Miami Marlins star Giancarlo Stanton has struggled this season. That has not hindered the team from putting together a solid year so far.
Everyone knows Miami Marlins‘ slugger Giancarlo Stanton strikes out a lot. He’s never completed a big league season with more base hits than strikeouts, and it’s only been close once. Over the course of his career, it seems like Stanton’s been all or nothing, but when he gets it all, he’s the lead on all the highlight shows that night.
In 2016, the power still shows some signs of life, but there’s a lot more ‘nothing’ to go with the all.
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Miami remains in the middle of the pack and, as of Thursday, three games above .500. and in third place in the NL East. But Stanton isn’t necessarily carrying the weight he and his contract need to for the Marlins to remain contenders as the season wears on.
If the season ended today, Stanton’s .210 batting average would be a career low by 39 points. More importantly, his current slugging percentage of .471 is also the low point of his career, and only the second time he’s been below .500 in the category. He’s on pace to easily eclipse his career-high for strikeouts in a season, approaching 190 or more for the season.
Most of the games Stanton has missed this season (7 of 9) have come in the last week, before returning to the lineup Wednesday against Pittsburgh. He went 0-3 with a walk and a pair of strikeouts in the Marlins’ 3-2 win over the Pirates.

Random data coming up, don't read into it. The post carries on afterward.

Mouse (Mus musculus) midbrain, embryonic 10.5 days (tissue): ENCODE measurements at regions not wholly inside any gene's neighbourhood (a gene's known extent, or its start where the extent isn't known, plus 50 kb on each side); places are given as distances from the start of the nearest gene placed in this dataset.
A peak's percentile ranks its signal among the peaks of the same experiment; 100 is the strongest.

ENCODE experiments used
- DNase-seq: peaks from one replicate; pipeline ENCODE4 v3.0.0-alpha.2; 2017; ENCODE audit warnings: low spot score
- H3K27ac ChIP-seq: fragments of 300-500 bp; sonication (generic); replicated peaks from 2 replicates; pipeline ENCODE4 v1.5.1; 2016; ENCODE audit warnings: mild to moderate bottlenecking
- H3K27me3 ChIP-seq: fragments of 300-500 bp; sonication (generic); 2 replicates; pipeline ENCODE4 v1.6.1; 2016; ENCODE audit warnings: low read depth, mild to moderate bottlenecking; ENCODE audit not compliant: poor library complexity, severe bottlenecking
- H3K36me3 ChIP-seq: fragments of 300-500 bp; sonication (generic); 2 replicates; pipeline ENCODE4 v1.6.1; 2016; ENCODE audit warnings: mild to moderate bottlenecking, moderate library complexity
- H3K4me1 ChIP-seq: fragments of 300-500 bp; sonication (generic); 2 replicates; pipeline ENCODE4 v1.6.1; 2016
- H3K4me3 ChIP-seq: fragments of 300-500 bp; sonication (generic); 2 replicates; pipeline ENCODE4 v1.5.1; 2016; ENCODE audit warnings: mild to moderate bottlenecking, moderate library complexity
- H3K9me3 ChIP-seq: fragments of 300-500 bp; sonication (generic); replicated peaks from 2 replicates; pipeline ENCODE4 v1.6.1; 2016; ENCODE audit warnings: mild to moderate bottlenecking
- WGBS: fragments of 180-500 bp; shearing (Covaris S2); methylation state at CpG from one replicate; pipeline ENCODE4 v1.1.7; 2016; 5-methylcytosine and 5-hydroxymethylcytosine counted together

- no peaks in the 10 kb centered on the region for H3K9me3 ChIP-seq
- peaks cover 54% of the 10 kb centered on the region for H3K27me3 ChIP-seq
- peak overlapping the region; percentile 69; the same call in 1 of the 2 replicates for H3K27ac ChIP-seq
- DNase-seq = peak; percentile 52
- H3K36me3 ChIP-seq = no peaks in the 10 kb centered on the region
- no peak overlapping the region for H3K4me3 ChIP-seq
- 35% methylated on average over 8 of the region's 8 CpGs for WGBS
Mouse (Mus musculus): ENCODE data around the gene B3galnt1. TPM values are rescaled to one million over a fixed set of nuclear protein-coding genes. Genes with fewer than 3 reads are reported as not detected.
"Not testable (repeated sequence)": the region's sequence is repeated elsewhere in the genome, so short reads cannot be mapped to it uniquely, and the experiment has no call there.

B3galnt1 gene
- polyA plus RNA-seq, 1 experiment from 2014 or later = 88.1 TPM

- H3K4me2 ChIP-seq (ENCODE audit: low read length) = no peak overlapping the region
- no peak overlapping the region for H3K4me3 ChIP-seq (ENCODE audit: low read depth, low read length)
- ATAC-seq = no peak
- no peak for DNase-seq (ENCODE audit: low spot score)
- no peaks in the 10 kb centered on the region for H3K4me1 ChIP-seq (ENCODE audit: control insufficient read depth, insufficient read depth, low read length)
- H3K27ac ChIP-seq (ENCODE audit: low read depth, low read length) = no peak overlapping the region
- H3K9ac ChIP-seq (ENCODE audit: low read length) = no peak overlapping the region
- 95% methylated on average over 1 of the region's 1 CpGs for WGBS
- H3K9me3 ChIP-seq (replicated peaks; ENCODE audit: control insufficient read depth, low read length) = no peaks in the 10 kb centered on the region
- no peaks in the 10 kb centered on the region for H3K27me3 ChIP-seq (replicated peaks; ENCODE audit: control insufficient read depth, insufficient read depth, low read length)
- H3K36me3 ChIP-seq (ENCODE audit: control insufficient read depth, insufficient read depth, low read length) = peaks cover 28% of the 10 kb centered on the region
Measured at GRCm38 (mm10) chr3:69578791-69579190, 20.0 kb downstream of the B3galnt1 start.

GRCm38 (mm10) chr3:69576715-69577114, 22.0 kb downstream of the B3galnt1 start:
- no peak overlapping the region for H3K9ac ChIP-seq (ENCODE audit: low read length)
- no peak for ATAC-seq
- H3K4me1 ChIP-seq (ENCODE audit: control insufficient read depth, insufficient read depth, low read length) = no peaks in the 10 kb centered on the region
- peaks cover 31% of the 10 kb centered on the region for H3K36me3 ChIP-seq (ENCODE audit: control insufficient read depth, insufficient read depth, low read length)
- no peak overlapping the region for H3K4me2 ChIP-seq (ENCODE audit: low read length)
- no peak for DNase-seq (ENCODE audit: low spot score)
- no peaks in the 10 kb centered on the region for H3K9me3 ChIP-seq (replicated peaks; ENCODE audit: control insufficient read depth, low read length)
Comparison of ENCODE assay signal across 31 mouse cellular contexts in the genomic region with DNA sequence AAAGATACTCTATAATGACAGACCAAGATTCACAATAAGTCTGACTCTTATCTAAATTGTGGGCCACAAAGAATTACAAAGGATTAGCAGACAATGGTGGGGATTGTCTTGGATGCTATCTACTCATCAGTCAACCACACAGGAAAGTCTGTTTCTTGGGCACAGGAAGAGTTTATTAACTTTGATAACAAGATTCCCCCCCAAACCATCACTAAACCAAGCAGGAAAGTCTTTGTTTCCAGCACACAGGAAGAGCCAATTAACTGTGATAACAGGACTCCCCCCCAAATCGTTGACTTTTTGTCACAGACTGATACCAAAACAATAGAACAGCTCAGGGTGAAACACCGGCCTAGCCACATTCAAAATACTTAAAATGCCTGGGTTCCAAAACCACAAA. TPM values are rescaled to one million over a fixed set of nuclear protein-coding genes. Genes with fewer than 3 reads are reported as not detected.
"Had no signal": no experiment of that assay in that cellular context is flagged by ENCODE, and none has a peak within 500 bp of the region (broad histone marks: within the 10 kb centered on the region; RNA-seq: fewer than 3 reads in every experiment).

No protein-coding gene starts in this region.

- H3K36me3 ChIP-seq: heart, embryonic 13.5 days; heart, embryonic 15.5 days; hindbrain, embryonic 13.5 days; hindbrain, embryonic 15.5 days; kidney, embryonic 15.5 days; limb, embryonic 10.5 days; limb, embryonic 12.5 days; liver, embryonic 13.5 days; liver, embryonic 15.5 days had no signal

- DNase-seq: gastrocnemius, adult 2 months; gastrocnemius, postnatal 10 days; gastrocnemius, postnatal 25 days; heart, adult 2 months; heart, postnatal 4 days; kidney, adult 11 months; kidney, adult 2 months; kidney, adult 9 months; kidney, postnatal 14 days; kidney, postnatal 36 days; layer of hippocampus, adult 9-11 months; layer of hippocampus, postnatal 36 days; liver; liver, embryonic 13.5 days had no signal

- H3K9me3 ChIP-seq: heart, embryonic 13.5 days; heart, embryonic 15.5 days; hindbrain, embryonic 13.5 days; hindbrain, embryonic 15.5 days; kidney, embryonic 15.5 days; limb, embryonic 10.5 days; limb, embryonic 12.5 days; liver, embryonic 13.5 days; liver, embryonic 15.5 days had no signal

Expecting a turnaround in the near future might be a bit much. Stanton sustained an injury to his right side in an outfield collision with Marcell Ozuna. And it’s hardly the first time Stanton’s been bitten by the injury bug; his season ended two years ago after a bean ball from Mike Fiers, then with the Milwaukee Brewers. Knee and hamstring injuries have also cost Stanton a lot of playing time in recent seasons.
The collision with Ozuna on May 15 might explain why Stanton is hitting less than .100 since then, but there were the six weeks’ worth of season before that.
It’s not like Stanton can be accused of just cashing checks. The 13-year, $325 million deal he signed after the beaning in 2014 is heavily back-loaded; he’s making about $9 million this season. The contract was structured specifically to allow the Marlins to build a team around Stanton.
The old fair-weather fan favorite reaction is to dump a player when he’s going bad,. but getting rid of Stanton isn’t an option. He has a full no-trade clause; a more than fair concession in exchange for that financial flexibility.
But Marlins owner Jeffrey Loria signed the relatively young Stanton to such a contract with the expectation that the player would be the cornerstone that the franchise can build on. A player that would be a perennial MVP candidate.
For those kinds of players, hitting 500-foot home runs isn’t enough. No one in baseball knows that better than Giancarlo Stanton right now.